NewsCryptocurrencyBitcoin and Crypto Not True Currencies Until They Can...

Bitcoin and Crypto Not True Currencies Until They Can Establish Stability


There’s no question that by-and-large most academics and professors aren’t the biggest fans of Bitcoin and crypto in general, but it remains unclear as to whether or not their biases will change as the nascent technologies evolve.

In a recent interview, one prominent Yale professor shared his thoughts on cryptocurrencies, and expressed some unique ideas regarding the trends surrounding ledger-based decentralized currencies and the demand for a store of value outside the traditional banking system.

William Goetzmann, a professor at Yale and a Pulitzer Prize recipient who is an expert on the history of finance, shared his thoughts on cryptocurrencies in a recent interview, and offered an opinion on the quickly evolving technologies that is seldom seen within the high-brow academic circles.

Although Goetzmann initially expressed a cautious sentiment towards Bitcoin, noting that there are several fundamental risks currently inherent to the technology, he further expressed that there is a demand for a way of transferring or storing value outside of the global banking system.

“I suspect there is a demand for a way of transferring and storing value outside of the purview of the global banking system, but just how to figure out the fundamental value is quite a challenge,” he explained.

Crypto May be Harkening Back to Ancient Forms of Currency 

Another interesting thought expressed by Goetzmann was that some ancient forms of currency were strikingly similar to modern forms of cryptocurrency.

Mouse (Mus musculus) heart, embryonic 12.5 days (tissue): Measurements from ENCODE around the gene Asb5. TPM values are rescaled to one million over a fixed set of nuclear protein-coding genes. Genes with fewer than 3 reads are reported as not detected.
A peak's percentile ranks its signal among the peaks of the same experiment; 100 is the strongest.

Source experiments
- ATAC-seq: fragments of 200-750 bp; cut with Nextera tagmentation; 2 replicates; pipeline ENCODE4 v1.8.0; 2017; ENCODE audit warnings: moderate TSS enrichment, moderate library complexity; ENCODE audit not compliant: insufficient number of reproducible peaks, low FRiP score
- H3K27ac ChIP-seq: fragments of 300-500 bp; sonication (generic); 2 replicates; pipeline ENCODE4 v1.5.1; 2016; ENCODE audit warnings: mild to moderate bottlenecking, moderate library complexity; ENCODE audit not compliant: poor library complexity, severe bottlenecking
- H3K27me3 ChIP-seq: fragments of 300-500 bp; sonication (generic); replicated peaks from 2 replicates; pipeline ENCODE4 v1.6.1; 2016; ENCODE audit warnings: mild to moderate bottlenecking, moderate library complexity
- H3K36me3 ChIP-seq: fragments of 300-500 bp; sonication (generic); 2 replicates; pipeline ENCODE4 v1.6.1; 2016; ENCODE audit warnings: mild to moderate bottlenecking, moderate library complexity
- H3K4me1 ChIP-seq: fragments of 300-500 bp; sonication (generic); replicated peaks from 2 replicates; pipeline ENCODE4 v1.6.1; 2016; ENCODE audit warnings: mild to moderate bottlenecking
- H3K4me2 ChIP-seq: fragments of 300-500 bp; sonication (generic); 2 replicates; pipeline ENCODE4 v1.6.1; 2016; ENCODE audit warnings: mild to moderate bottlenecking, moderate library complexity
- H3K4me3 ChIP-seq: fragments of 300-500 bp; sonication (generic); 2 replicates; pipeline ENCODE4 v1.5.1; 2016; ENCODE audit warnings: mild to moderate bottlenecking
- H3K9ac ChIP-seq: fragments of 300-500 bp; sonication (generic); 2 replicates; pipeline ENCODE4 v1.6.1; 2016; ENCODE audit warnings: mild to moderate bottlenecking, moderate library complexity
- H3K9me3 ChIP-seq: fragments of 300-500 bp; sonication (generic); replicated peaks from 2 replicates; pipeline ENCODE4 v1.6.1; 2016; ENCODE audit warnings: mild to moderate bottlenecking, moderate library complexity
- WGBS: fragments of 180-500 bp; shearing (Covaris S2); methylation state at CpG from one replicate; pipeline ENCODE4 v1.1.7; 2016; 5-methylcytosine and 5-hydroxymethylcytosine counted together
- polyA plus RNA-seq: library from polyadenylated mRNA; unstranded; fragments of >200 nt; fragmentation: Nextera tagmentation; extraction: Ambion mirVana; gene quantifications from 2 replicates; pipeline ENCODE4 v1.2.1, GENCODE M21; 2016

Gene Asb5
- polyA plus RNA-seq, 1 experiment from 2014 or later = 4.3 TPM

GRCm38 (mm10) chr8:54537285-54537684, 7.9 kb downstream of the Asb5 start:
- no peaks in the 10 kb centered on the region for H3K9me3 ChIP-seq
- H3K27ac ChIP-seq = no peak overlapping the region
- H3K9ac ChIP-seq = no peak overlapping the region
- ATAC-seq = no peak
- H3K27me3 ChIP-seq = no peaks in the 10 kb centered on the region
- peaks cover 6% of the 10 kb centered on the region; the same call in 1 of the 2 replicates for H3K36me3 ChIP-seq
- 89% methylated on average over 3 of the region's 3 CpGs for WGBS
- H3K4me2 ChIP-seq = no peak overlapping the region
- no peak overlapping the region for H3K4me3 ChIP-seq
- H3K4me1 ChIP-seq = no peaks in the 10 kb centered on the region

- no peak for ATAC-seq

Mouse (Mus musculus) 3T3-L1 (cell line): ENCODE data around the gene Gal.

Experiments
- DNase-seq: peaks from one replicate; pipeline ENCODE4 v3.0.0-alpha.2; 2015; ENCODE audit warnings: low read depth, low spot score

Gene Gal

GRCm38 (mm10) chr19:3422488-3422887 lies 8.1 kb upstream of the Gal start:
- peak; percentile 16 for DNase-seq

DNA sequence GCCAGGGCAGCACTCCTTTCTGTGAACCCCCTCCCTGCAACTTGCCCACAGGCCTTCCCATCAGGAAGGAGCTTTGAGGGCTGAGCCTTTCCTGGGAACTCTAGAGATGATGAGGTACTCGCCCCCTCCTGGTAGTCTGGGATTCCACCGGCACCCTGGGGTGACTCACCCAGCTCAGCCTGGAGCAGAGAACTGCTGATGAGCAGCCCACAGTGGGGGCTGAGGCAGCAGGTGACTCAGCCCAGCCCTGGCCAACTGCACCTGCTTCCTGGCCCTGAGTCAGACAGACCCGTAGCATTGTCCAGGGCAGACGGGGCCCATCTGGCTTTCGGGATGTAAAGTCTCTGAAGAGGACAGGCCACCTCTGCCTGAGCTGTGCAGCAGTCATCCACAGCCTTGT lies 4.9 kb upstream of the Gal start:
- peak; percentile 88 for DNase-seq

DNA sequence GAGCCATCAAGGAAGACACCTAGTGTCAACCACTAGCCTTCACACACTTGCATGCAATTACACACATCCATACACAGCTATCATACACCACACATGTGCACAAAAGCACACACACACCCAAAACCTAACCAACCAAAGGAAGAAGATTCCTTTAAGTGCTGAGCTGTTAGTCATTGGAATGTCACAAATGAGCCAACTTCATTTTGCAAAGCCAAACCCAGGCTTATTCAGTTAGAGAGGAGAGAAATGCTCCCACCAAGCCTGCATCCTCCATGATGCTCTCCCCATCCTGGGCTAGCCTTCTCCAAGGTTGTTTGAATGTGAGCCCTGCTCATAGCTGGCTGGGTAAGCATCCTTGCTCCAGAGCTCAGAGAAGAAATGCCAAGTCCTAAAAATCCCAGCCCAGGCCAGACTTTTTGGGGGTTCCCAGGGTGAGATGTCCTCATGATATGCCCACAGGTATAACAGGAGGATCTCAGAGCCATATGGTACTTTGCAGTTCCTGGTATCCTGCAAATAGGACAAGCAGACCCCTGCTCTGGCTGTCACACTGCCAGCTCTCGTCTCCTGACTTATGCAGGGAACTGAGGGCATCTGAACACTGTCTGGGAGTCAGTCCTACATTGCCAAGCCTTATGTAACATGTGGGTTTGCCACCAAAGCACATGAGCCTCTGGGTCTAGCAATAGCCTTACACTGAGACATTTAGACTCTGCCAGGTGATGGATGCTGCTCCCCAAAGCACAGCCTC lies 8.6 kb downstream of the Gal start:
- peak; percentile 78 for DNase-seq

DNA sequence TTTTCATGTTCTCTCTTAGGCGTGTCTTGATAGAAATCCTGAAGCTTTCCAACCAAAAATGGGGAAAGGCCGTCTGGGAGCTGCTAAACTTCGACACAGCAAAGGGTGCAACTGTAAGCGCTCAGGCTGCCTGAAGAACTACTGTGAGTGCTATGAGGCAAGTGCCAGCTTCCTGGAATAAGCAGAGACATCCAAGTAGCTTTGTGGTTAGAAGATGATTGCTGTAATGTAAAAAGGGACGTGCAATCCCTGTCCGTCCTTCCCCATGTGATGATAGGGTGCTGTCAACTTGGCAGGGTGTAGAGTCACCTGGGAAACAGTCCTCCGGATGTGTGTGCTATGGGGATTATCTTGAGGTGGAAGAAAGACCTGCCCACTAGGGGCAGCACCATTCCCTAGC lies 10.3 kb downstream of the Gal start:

“In ancient times, some of the money actually resembled today’s cryptocurrency in the sense that it was all based on accounts, a ledger. There’s no physical Bitcoin; you can buy, sell, and trade Bitcoin with other people, but it’s really an accounting transaction more than anything else,” he noted.

Although there are hints of excitement in his tone, he further added that in order for Bitcoin to be a true form of currency, it must have greater levels of stability so that it can be a reliable store of value.

“There are a few basic things any currency has to fulfill. It has to be a store value. It has to be a unit of account. It has to be a method of transferring value. With Bitcoin, because it fluctuates so much, it’s not a particularly good store of value… Until it overcomes that particular feature, it’s not a great currency.”

As the crypto markets continue to evolve and garner greater levels of stability, the case against Bitcoin being a true currency will be shattered, as it will then fulfill all of the aforementioned base requirements of a currency.

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